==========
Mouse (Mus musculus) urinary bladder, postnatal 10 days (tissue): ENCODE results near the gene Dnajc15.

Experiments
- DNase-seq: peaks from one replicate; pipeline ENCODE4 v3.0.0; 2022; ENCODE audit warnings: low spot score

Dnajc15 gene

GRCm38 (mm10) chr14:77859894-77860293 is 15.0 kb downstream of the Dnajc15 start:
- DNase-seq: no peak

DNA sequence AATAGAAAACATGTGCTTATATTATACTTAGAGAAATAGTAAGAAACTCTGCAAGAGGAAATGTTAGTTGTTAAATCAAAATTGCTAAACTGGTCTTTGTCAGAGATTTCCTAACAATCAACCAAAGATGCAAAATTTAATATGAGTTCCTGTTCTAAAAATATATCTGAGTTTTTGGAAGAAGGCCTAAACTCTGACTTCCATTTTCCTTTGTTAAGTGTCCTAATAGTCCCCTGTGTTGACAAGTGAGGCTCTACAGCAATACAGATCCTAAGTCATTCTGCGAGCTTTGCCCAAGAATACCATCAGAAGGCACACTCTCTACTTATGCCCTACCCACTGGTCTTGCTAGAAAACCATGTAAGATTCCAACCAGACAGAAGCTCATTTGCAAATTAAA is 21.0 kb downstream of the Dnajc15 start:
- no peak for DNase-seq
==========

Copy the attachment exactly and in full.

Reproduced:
Mouse (Mus musculus) urinary bladder, postnatal 10 days (tissue): ENCODE results near the gene Dnajc15.

Experiments
- DNase-seq: peaks from one replicate; pipeline ENCODE4 v3.0.0; 2022; ENCODE audit warnings: low spot score

Dnajc15 gene

GRCm38 (mm10) chr14:77859894-77860293 is 15.0 kb downstream of the Dnajc15 start:
- DNase-seq: no peak

DNA sequence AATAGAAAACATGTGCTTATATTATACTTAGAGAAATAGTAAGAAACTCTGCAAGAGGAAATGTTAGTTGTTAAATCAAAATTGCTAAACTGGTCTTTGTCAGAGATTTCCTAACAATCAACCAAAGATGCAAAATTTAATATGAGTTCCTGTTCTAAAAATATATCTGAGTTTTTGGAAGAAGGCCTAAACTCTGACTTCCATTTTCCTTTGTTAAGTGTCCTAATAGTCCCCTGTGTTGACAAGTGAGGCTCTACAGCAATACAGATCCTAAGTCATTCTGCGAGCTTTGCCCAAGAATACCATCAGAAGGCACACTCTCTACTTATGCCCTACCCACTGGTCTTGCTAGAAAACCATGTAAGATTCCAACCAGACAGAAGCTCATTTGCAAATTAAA is 21.0 kb downstream of the Dnajc15 start:
- no peak for DNase-seq